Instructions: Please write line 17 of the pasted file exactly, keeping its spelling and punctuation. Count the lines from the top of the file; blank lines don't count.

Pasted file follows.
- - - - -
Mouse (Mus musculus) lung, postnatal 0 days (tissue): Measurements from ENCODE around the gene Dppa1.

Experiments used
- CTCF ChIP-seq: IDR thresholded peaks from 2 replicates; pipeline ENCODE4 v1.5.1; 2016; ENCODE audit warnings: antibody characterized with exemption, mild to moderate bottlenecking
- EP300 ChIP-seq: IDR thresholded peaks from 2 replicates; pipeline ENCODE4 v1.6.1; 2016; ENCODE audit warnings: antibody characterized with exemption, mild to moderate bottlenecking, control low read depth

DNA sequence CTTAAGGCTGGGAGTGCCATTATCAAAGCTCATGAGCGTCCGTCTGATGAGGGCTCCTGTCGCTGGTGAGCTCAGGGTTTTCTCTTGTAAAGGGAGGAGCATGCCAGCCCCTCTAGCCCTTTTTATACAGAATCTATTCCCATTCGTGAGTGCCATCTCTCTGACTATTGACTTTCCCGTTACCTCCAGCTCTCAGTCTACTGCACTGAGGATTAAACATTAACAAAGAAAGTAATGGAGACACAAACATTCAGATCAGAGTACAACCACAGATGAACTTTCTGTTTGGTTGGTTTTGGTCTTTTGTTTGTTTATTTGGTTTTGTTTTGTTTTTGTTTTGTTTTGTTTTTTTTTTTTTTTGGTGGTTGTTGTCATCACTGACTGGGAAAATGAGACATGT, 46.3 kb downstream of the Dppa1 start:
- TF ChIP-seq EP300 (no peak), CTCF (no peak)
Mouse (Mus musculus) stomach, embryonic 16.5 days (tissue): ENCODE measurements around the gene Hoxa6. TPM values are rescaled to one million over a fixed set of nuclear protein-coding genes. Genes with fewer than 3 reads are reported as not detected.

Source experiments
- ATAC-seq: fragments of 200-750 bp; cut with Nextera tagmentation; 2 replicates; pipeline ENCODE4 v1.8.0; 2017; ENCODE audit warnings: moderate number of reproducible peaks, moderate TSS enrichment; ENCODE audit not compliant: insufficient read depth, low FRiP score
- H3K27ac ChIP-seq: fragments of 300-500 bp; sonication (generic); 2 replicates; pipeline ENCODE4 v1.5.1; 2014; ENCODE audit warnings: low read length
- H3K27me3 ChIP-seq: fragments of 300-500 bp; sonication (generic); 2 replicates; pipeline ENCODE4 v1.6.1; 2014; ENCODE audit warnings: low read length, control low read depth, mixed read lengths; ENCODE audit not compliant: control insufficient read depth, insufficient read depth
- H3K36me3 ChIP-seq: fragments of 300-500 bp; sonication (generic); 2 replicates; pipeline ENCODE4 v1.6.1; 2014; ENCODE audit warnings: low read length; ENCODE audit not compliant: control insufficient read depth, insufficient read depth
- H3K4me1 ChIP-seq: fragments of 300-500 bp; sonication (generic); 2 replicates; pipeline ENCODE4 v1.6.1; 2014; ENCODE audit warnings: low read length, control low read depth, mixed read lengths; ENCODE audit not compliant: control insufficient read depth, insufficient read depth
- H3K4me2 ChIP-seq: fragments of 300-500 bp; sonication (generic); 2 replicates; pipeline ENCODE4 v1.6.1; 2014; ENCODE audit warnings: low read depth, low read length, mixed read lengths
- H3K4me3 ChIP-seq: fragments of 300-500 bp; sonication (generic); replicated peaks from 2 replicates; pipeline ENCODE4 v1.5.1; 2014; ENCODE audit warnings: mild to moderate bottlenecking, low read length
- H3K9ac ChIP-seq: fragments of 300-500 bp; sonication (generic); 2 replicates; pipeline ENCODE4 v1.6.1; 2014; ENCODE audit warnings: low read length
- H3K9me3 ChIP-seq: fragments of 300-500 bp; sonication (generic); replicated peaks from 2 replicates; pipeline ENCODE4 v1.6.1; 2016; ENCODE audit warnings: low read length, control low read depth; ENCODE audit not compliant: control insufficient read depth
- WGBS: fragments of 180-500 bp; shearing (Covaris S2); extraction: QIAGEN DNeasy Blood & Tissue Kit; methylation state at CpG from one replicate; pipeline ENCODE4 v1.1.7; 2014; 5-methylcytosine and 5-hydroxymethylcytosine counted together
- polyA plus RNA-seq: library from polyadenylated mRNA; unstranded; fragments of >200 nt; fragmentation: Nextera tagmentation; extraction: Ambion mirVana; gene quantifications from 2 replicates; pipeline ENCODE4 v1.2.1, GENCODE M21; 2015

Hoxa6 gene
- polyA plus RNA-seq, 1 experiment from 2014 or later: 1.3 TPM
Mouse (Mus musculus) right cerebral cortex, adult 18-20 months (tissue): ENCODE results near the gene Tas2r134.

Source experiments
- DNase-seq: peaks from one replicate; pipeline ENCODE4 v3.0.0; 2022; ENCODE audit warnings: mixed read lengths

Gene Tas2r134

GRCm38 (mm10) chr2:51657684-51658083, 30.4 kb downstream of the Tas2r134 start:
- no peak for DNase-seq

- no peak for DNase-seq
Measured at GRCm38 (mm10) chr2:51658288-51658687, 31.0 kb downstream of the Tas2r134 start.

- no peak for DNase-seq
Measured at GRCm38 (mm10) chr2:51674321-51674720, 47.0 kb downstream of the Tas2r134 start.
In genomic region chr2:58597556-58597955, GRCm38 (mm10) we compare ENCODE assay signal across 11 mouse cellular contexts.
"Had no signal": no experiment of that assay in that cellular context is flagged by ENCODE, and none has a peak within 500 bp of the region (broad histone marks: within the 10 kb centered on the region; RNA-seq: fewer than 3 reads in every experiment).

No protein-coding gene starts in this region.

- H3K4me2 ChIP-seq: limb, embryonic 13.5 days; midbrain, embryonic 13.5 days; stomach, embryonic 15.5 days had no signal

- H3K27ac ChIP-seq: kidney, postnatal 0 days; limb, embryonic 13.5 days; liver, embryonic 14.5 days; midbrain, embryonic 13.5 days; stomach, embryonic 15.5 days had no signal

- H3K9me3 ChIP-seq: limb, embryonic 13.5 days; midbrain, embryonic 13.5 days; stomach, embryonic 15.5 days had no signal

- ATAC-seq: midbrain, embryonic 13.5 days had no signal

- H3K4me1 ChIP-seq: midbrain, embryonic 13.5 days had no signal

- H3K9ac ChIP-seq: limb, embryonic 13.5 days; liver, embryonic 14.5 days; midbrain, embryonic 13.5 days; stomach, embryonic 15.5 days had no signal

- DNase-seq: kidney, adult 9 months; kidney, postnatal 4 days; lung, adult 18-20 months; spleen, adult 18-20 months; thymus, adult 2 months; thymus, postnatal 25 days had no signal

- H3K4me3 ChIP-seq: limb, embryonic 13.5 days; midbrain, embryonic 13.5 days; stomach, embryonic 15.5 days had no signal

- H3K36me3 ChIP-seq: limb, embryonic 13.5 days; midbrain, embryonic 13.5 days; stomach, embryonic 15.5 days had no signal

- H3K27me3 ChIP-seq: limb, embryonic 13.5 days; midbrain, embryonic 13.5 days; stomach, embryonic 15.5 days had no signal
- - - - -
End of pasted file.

- H3K9me3 ChIP-seq: fragments of 300-500 bp; sonication (generic); replicated peaks from 2 replicates; pipeline ENCODE4 v1.6.1; 2016; ENCODE audit warnings: low read length, control low read depth; ENCODE audit not compliant: control insufficient read depth